Back in March, I debated Rupert Reed at the Center for European Studies at Berkeley. Rupert is a British Green politician and philosopher (a Wittgenstein expert, actually) who has recently emerged as a spokesman for the Extinction Rebellion. The debate is not uninteresting. In fact, it got quite rather testy at several points, as for example when I felt compelled to defend the IPCC against Rupert’s rather apocalyptic take on radicalism. Here’s the video. . .
It’s two years now since Paris, and time for another dose of Kevin Anderson, straight-shooter extraordinaire. You can get it by watching this talk, given at Anderson’s home base at the University of Manchester. The talk begins at time-code 11:00 and runs until about 42:20. There’s a lot more to say, but Anderson fits a lot into those 31 minutes. My only quibble is with his explanation of why the political elites behind the Paris Agreement were so eager to celebrate it, which I find to be painfully thin. But the mainline of talk is great, as far as it goes, and that’s pretty far, actually. Here’s a sample slide:
If you’re in the mood for a half hour of of me, along in my room talking into a microphone, and you’d like to see a sketch of the book I have under development (it’s called Fair Enough?), you might want to take a look at this video, which was (is?) my contribution to an online climate conference organized by John Foran at UC Santa Barbara’s Environmental Humanities Initiative.
The conference is called ACTIVISTS, ARTISTS, AND ACADEMICS: BUILDING JUST CLIMATE FUTURES TOGETHER and my contribution, which I called “Climate Justice as Climate Realism,” is part of a panel called “The Global Climate Justice Movement in the Age of Crisis.
This “nearly carbon-neutral” conference is entirely online. It’s a format that has its charms, not the least of which is that it could be international without involving air-travel. But I must confess that I missed the usual drinks party. You know, actually meeting people and talking. In the flesh.
There are two things to keep in mind if you would know the climate future. The first is that, as scientific statesman John Holdren likes to say, it will come to us as a mixture of mitigation, adaptation, and suffering. The second is that the suffering will be disproportionately visited upon the poor and the innocent.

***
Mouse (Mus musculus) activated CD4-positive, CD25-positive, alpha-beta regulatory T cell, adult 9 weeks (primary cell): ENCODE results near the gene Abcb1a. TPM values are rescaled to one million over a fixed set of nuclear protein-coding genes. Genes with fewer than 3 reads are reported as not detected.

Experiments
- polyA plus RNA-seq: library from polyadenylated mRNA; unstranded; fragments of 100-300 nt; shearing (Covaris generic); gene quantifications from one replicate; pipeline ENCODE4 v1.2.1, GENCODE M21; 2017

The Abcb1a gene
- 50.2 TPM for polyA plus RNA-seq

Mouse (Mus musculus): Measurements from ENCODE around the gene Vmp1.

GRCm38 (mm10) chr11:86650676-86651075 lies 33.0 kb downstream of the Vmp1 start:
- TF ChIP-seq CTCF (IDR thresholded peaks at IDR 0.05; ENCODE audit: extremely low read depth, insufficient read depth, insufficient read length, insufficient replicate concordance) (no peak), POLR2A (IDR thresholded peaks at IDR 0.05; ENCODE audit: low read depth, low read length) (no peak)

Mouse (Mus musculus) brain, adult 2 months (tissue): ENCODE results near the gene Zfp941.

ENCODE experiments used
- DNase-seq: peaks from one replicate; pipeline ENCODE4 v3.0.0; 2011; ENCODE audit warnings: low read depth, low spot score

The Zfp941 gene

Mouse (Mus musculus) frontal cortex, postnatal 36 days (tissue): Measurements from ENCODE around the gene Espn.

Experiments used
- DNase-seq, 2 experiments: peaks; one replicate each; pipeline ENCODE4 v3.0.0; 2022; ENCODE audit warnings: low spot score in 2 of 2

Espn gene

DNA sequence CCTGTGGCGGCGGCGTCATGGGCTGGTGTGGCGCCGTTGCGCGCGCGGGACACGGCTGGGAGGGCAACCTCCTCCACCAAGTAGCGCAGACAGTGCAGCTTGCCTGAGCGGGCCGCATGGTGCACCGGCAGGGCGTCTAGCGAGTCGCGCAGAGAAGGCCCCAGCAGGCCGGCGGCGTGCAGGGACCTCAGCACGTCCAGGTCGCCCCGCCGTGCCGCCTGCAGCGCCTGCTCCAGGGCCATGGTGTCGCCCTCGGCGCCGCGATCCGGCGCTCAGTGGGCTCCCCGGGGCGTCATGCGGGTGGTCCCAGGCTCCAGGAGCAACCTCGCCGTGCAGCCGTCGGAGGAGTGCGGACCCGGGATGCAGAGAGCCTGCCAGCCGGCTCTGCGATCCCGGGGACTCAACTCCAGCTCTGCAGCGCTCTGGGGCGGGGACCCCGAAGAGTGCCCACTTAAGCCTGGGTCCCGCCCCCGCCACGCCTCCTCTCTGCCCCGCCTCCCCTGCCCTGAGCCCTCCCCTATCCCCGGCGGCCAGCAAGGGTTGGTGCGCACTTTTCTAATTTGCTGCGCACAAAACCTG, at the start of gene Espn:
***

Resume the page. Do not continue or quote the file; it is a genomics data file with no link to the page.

Where once there was constant recourse to “this storm/drought/surge is consistent with global warming,” we’re now increasingly likely to hear “this storm/ drought/surge would not have happened without global warming.”
Hold these thoughts when considering the massive tome just issued by the IPCC’s Working Group II. (The much briefer Summary for Policymakers, or SPM, is here). Working Group II (or “WG2” for short) is the part of the International Panel on Climate Change – the largest, most sustained, and arguably most important peer-reviewed scientific enterprise in history – which is focused on understanding climate-change related “impacts, adaptation, and vulnerability.” Its report, released on Monday, comes halfway though the year-long roll-out of the three volume set that together make up the IPCC’s “Firth Assessment Report.”
Volume I is focused on climate science in itself – the “physical science basis” of the crisis. It was released in September and can be found here. Volume III, due out later this month, is focused on mitigation – that is, on what the nations of the world can do to slow and then, hopefully, stop greenhouse gas emissions.
Since the release of WG1’s report in late 2013 has perhaps faded from memory, it’s useful to recall it and to pause to appreciate that WG1 did its job well. In fact, it’s not too much to say that the first volume, coming at a time when climate denialism was already sagging, gave us a fine marker of its now accelerating decline. It did so by stepping past the contrived denialist shitstorm that was “Climategate” with a decisive summary and restatement of our increasingly firm – and increasingly grim – understandings.
The Credit Suisse Global Wealth Report is a useful item. In a world where income statistics are generally the best we can do, it leverages its customized Swiss-banker research machine to estimate the real stats, the ones about wealth itself. Wealth as in ownership. I say “estimate” because, well, the really rich don’t particularly like being studied. Anyway, Global Wealth Report 2013 contains some stats I’ve been looking for. Here’s they are, from page 10:
“Our estimates for mid-2013 indicate that once debts have been subtracted, an adult requires just USD 4,000 in assets to be in the wealthiest half of world citizens. However, a person needs at least USD 75,000 to be a member of the top 10% of global wealth holders, and USD 753,000 to belong to the top 1%. Taken together, the bottom half of the global population own less than 1% of total wealth. In sharp contrast, the richest 10% hold 86% of the world’s wealth, and the top 1% alone account for 46% of global assets.”